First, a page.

What if I come across someone who’s trans*?

  1. Don’t run away, dodge them or ignore them. Say hi.
  2. Get to know them.
  3. Be aware that those who are trans* may have been burnt by other Christians.
  4. When they are comfortable, ask questions to understand not to argue.
  5. Use the pronouns they identify by. This is something loving to do. Much like not calling your friends names that they don’t like. Apologise for when you forget.
  6. Don’t just view them as someone to convert.

Today, Bryson has changed a lot from the chick I met in my first year. He has a new name, his ID card now matches his face, and he’s had a chest reconstruction. He’s much happier and we still go to the movies, eat chocolate and enjoy each other’s company. We talk about Christianity, we talk about transgender identity and we understand that we are two different people who still like Obama and Matchbox Twenty.

I would encourage you to listen, learn and love. Speak graciously and wisely. Pray honestly. And don’t disregard the trans* community, their feelings, their struggles and their choices, because loving them first is the most loving thing to do.

Future Me’s Problem

People often presume that being organised is something that you just are, rather than something you become. We presume that these kind of traits are inherent to the way we are born, rather than something that we learn. This means, that whenever people are challenged to be more organised they argue that they “just aren’t that way.” However, I’d argue that these kinds of people have the wrong view of the purpose of being organised.

My first year of university, and my final year were variably different in how I organised myself. In my first year, I didn’t fly by the seat of my pants through my course, but I didn’t exactly plan my time well. The amount of effort I put into managing my commitments was minimal.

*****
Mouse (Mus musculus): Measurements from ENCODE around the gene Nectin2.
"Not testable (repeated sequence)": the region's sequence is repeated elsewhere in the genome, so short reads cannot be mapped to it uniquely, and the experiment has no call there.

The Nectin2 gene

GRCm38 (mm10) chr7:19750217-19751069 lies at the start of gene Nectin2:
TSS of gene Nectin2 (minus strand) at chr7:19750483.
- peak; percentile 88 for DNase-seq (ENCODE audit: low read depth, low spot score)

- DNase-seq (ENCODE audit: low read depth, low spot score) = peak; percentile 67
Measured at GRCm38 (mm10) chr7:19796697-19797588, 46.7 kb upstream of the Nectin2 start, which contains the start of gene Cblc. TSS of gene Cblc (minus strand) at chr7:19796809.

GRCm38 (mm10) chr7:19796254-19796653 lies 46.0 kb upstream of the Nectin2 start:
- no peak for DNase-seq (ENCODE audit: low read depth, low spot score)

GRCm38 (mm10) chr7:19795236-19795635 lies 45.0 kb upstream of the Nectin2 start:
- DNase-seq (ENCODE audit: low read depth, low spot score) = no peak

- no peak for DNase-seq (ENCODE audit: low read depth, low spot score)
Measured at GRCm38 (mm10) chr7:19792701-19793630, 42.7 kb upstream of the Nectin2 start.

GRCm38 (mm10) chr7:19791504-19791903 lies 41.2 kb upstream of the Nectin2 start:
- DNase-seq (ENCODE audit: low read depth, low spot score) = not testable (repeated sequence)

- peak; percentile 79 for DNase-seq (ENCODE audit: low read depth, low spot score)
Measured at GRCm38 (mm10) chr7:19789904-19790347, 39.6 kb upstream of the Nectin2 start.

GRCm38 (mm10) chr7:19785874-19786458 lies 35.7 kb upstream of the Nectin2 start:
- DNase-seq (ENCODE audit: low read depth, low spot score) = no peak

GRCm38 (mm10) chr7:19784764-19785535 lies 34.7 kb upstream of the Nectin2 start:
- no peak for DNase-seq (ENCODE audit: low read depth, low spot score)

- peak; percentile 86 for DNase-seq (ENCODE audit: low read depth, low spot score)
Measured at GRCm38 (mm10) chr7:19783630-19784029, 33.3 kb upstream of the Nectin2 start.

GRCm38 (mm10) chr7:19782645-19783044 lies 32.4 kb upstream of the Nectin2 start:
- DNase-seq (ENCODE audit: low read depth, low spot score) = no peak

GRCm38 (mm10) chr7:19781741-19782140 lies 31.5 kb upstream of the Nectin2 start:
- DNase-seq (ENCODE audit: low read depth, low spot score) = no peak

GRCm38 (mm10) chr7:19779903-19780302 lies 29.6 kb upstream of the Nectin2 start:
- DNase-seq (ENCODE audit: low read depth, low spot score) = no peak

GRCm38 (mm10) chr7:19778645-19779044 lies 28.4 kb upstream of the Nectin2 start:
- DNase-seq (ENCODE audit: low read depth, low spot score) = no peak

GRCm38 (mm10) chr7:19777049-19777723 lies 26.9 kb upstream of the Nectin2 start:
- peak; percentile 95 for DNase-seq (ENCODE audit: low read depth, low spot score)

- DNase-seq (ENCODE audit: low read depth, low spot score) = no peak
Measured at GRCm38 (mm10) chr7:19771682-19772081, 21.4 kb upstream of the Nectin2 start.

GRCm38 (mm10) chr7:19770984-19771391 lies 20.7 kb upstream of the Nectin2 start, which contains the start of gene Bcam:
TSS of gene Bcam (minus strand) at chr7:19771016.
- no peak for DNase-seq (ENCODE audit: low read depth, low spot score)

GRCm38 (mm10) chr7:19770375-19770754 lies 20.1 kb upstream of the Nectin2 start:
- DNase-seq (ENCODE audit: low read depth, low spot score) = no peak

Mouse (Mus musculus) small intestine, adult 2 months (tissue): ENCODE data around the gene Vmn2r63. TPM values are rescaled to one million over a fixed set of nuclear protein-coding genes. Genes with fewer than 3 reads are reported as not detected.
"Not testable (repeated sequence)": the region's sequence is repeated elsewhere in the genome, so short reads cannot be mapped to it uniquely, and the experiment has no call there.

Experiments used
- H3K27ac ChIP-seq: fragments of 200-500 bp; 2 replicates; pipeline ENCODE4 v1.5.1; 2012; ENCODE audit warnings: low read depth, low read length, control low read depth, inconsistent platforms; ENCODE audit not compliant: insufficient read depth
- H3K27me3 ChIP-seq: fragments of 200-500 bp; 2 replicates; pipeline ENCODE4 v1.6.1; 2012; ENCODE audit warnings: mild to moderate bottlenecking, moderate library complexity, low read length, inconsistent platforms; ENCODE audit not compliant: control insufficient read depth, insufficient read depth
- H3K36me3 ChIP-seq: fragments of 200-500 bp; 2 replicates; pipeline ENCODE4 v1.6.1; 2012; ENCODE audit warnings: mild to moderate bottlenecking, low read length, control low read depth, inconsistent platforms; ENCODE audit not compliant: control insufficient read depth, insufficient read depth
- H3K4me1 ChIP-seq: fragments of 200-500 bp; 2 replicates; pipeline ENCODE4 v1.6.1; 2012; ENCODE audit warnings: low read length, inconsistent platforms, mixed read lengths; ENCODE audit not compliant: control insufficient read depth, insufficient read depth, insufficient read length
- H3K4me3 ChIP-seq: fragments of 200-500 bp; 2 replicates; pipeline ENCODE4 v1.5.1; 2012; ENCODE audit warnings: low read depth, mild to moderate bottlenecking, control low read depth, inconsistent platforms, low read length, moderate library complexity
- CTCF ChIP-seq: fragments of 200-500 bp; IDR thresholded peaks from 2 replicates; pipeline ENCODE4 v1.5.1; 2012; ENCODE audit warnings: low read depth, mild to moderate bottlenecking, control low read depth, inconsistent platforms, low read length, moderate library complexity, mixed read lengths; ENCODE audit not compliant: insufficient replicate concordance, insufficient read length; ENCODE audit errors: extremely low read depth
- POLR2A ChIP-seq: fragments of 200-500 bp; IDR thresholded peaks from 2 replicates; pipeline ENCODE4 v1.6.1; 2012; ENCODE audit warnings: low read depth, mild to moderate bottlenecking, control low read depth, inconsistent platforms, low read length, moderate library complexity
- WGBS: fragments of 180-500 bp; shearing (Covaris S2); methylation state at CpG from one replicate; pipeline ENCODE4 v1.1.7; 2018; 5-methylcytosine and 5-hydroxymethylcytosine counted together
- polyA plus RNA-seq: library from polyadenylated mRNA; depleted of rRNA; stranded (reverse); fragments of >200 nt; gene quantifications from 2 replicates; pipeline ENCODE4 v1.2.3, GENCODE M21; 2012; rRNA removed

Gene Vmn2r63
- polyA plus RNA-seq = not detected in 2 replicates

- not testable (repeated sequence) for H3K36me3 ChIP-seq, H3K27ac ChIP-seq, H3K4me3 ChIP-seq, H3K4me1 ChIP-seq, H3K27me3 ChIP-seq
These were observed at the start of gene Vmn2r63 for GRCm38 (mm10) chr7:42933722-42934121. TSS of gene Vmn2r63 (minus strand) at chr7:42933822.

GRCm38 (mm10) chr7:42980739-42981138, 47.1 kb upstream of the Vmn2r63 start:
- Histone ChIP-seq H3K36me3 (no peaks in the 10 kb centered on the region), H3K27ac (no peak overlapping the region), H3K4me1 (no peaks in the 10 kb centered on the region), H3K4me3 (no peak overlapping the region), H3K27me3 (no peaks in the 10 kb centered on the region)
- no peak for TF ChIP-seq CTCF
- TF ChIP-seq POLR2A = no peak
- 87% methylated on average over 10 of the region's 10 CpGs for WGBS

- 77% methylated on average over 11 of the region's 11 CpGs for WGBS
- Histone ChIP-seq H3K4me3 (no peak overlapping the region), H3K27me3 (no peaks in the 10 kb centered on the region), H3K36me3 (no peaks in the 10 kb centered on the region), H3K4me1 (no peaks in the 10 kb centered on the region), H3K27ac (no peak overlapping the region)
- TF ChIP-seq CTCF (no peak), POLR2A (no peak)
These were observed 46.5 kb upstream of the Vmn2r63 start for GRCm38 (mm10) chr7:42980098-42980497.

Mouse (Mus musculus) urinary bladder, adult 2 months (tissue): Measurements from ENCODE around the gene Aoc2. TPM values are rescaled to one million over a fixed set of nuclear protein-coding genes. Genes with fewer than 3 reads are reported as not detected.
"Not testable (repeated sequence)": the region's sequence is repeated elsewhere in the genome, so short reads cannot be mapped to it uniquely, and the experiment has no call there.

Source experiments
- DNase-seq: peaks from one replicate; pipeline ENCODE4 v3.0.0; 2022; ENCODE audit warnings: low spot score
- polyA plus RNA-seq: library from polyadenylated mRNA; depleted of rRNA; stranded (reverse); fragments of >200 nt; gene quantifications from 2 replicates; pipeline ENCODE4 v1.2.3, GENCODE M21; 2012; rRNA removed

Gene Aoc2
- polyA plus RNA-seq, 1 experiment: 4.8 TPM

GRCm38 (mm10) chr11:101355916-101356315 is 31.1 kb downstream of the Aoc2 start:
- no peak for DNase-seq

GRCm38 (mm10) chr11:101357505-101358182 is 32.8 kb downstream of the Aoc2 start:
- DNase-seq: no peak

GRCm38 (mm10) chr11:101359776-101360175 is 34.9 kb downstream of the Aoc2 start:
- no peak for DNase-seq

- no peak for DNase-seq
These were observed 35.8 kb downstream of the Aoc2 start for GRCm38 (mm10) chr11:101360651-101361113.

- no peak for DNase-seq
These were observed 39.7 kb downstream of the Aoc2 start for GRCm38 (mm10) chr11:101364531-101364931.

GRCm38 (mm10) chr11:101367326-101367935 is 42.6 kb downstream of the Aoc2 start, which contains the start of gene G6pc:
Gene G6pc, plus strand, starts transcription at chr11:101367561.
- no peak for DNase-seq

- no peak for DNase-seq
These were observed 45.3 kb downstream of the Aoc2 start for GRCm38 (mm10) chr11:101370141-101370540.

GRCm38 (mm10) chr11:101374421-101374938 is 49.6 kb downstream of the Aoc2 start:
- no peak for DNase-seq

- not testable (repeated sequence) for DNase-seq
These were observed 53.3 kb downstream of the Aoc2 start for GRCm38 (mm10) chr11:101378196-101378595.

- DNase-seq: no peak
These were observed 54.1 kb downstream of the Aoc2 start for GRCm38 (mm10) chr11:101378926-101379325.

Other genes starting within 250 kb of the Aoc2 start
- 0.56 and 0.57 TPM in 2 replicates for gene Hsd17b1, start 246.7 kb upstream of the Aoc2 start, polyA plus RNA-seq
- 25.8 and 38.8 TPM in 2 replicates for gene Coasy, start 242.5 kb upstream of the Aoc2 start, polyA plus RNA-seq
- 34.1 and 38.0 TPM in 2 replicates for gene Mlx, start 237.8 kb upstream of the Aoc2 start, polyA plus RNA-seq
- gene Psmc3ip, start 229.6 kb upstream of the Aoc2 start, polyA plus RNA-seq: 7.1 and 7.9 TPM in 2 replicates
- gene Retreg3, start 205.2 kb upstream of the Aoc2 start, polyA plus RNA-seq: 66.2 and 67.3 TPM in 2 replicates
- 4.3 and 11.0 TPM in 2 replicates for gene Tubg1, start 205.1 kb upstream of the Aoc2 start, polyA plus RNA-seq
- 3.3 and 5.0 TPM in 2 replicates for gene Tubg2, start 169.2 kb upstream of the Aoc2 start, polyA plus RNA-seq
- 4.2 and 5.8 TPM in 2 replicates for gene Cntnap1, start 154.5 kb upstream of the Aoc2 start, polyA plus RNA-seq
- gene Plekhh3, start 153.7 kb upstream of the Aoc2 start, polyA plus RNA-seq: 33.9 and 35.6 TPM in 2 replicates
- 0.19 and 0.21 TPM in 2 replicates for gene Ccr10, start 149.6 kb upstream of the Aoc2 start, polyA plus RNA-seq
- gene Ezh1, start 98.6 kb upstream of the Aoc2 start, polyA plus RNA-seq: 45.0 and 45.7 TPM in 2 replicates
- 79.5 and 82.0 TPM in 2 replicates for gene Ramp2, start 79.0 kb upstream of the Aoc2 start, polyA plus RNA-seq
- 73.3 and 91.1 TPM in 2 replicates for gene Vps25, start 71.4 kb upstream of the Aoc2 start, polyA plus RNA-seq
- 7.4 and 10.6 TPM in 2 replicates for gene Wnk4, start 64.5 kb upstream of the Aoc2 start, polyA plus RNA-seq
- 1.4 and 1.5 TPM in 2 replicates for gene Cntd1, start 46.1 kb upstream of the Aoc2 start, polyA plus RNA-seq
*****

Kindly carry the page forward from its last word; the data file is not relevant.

Past me, happily went through my first year of uni knowing when my assessments were due but not really doing anything about them until just before they were due. I’d ‘save’ all my readings (that I needed to do for my assignments) until mid-semester break and do them all over a week – only then to need to do the same thing again two weeks before semester ended.

Similarly, when I started working four days a week in my first year, I’d put off doing anything because I was tired, wanted to spend time with my friends, had other events on, wanted to watch a movie or any other form of procrastination. These habits continued onto my second year, where life wasn’t so cruisy. I had a car accident and a close relative of mine was diagnosed with the early stages of cancer. My procrastination when things were okay, meant that when things were rubbish, I fell far behind.

It became difficult to commit to anything outside of uni work within those weeks of assessments. I’d prioritise finishing my assignments rather than going to church, bible study or 1-1s. Yet, I’d not have a problem with bailing on assessments for movie trips, naps or watching copious amounts of TV.

I learnt that putting more effort in to make sure I managed my responsibilities meant that the more hectic life got the less likely I was to be overwhelmed. I was able to end semester with next to nothing to do, and didn’t dump “extra” commitments like ministry.

Future me is unlikely to want to do what present me is putting off.

There will always be things that you cannot deal with by being organised, but you’ll save yourself a lot of hassle if you stop pretending that it’s just something you can’t be.

Don’t put things off for tomorrow, that you can do today.

 

 

 

 

Time to Quit

When I finished my undergrad I headed into a Youth Worker position that I was looking forward to. However, I soon came to realise that it was time to quit.

The job I accepted was working a 24/7 roster with children in residential care. For those of you who don’t know what residential care is, it is a care arrangement for children who have been removed from their families by the state welfare services. These kids often have aggressive behaviours and significant emotional regulation issues.